October 26, 2005 in Idaho

Bomb scare closes part of Highway 41

By The Spokesman-Review
 

RATHDRUM, Idaho – A bomb scare closed down state Highway 41 and a gas station mini-mart for much of Tuesday afternoon and evening following the discovery of a suspicious package outside the store.

The package was detonated by a Spokane bomb squad shortly before 7 p.m. and found to be empty.

One of the regular customers of the Hico Country Store and Exxon station at the southern intersection of state highways 41 and 53 found the package when he answered one of the pay phones that was ringing outside the store about 3 p.m., said Rathdrum Police Lt. Alex Carrington.

“The caller said it’s important that the package by your feet get to the police,” Carrington said.

The man who answered the phone looked down and saw a white cardboard box, taped shut, on the ground between the pay phone and a Coca-Cola vending machine, Carrington said.

The man immediately went inside and told a clerk.

“He was very concerned,” said store owner Eldon Goodwin. The store called the police, who evacuated the premises, including a number of high school and middle school students who had just been released from nearby schools.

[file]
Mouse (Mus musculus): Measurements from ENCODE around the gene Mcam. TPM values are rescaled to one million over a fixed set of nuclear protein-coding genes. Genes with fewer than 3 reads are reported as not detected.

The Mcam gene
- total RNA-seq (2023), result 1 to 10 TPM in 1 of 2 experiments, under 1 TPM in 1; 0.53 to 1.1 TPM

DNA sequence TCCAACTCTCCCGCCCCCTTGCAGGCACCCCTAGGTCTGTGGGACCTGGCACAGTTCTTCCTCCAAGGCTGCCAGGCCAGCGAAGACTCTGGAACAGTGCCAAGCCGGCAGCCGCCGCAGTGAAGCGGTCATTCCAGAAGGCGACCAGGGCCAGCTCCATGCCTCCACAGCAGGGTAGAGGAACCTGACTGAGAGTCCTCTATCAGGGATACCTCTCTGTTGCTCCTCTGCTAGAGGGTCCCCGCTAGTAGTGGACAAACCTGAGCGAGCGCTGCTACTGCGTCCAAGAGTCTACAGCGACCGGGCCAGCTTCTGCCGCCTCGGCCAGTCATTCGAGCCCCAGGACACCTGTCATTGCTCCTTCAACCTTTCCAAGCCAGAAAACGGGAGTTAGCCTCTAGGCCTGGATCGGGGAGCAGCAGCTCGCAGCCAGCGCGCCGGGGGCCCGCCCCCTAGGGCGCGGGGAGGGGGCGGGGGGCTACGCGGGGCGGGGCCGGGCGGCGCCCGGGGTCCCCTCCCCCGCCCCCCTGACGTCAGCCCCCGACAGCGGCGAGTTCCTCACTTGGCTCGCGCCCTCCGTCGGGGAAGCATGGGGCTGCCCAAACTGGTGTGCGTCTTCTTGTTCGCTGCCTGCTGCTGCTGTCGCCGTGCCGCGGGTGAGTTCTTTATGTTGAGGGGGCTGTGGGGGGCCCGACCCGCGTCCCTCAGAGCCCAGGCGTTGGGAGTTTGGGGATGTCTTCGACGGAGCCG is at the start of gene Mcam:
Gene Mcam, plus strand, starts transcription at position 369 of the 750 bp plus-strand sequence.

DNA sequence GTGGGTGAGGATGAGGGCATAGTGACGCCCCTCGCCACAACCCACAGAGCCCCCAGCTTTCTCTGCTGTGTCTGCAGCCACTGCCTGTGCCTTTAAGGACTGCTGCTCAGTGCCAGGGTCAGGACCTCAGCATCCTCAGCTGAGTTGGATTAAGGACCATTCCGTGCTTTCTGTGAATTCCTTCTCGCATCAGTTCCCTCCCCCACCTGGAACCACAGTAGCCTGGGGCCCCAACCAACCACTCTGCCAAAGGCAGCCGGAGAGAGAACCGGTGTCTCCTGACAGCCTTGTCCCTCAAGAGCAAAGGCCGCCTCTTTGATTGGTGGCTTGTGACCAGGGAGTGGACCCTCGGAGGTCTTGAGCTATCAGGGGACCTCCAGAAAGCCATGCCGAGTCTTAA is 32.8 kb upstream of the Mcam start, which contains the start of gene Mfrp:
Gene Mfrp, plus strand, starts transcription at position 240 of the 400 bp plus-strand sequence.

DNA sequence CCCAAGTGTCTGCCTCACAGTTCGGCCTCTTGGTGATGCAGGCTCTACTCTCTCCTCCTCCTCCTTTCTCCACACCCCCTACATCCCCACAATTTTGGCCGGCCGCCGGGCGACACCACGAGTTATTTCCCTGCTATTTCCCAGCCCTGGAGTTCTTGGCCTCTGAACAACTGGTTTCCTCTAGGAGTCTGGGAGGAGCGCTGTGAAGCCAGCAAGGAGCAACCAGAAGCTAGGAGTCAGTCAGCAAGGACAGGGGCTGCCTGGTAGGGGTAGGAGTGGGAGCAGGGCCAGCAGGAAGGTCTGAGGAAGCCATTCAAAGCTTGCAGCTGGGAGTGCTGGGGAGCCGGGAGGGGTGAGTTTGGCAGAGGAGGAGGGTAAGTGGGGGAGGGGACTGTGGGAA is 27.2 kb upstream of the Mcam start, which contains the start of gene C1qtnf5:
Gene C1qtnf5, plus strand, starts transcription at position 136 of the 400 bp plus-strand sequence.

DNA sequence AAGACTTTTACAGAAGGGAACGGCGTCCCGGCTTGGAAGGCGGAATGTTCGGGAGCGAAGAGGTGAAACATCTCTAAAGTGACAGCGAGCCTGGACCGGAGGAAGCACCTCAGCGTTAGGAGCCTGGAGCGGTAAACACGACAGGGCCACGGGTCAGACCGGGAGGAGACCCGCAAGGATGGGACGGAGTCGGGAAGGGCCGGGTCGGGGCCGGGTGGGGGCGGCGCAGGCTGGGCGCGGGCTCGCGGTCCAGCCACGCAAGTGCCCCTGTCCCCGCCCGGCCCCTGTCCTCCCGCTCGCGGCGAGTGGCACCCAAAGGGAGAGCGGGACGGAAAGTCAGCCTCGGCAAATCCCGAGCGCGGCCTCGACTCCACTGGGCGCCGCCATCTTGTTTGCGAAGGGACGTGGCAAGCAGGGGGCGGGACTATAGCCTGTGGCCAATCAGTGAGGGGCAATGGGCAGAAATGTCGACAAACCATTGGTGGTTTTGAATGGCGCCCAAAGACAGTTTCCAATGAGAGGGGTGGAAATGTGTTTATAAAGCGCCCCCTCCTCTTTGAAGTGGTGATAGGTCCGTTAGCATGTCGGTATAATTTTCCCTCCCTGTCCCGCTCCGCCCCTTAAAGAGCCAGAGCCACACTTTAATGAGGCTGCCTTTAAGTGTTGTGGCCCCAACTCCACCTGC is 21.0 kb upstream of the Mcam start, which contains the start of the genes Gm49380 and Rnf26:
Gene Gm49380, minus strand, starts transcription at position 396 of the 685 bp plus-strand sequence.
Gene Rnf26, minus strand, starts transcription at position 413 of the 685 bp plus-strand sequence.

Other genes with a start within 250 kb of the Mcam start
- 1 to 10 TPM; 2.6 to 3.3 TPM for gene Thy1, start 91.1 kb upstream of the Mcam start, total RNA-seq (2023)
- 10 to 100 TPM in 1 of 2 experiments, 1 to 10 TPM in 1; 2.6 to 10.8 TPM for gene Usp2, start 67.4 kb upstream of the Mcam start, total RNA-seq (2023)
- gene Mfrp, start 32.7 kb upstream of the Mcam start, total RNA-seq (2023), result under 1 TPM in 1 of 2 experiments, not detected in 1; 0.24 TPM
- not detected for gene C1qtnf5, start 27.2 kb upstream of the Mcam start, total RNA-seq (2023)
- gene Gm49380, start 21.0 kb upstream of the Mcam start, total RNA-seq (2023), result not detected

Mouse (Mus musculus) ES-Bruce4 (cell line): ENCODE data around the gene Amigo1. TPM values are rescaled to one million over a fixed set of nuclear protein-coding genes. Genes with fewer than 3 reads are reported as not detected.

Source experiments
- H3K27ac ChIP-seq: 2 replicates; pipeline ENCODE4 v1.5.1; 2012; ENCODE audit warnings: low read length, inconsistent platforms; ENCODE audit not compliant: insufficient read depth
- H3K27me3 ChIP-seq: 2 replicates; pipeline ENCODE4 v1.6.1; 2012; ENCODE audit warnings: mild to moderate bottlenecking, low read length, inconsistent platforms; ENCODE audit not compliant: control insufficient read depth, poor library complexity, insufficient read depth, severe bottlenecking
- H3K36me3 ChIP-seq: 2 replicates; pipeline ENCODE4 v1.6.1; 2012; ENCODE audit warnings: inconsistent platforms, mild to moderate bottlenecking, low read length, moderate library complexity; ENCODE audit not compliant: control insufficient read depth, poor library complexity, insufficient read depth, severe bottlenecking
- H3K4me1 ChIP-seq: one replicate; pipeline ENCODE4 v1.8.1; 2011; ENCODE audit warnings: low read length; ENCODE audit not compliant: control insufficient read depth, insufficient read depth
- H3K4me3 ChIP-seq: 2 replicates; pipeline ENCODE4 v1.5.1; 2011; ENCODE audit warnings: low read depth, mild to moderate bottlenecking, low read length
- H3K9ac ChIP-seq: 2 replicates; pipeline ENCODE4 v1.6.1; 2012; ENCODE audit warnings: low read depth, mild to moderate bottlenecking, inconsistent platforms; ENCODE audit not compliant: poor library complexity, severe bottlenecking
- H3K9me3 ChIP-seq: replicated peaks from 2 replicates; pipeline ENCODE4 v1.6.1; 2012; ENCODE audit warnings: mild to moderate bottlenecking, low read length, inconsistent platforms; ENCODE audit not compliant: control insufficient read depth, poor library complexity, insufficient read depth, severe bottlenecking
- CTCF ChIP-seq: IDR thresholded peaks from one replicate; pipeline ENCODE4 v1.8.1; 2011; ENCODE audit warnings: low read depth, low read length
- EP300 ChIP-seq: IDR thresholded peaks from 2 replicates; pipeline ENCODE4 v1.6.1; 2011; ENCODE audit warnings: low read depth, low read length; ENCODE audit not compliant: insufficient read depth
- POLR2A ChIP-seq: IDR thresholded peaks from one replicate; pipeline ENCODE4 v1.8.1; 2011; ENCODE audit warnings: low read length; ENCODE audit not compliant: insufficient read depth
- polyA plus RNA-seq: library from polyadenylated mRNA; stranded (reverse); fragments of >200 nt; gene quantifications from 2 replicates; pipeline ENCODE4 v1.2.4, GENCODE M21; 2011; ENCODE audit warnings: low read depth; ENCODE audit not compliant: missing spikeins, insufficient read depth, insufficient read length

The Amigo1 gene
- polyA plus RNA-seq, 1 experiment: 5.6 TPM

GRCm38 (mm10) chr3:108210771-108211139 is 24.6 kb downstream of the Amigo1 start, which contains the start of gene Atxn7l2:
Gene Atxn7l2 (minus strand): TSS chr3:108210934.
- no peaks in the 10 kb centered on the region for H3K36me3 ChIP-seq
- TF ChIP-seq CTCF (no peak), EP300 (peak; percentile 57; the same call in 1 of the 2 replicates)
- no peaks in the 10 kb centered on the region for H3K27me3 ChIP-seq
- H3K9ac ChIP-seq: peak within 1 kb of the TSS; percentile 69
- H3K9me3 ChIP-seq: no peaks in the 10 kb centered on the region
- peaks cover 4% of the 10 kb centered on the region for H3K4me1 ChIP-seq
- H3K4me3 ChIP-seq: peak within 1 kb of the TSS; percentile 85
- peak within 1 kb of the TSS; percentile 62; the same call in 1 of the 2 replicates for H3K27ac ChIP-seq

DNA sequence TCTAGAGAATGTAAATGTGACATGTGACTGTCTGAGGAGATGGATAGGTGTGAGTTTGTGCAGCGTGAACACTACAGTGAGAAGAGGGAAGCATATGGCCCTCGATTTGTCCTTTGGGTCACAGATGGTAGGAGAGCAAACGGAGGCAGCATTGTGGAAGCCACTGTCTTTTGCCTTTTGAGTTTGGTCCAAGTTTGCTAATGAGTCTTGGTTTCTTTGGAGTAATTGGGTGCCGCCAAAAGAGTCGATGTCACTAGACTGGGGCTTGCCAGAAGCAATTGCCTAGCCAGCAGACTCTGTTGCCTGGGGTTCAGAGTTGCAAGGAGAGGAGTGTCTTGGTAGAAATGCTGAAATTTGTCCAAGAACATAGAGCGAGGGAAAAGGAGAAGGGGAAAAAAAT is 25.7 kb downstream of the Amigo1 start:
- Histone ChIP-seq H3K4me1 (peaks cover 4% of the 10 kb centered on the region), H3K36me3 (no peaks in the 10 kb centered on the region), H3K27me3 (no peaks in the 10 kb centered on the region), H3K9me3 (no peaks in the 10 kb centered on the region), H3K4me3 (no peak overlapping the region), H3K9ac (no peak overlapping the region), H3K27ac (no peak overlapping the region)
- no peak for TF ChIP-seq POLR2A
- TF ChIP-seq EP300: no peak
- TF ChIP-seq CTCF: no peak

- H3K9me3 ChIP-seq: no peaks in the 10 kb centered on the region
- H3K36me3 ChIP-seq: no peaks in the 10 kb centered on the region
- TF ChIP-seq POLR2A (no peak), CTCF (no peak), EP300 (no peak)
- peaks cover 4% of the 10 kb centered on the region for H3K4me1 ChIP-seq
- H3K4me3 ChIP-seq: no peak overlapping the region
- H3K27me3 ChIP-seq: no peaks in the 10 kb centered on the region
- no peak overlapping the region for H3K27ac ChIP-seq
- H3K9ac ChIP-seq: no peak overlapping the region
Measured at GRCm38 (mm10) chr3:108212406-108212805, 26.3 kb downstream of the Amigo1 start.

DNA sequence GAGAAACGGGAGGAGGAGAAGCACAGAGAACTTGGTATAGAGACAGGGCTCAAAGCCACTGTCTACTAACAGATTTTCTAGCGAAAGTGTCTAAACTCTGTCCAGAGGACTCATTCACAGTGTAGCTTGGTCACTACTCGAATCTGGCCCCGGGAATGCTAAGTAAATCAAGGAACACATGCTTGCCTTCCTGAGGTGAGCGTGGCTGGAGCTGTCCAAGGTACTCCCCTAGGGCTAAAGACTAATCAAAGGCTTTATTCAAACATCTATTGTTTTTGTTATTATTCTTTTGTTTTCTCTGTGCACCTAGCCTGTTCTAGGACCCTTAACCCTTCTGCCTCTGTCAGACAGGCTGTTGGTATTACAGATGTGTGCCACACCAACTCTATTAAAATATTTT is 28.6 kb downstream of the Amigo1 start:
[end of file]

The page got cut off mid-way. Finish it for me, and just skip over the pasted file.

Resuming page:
Rathdrum police called in the fire department, ambulance crews, a hazardous materials team, the Spokane County bomb squad and the Idaho State Police for assistance.

The ISP detoured traffic away from downtown Rathdrum. The drive-through window at McDonalds was closed, but the restaurant remained open.

A robot belonging to the bomb squad blew up the package, and damaged the coke machine in the process.

After the smoke had cleared, investigators examined the empty box, now busted apart, its packaging tape wrinkled and scorched from the blast.

About the same time, a tipster called the Rathdrum Police and gave them the name of a possible suspect. Carrington said he’d have to get out the Idaho code book to figure out exactly what charges may apply, but he was certain there was going to be some restitution required to cover the overtime pay for public safety workers and lost income to Goodwin.

Goodwin said he doesn’t think the prank was targeted at him. Instead, he said, “we just happen to have pay phones in the wrong place at the wrong time.”


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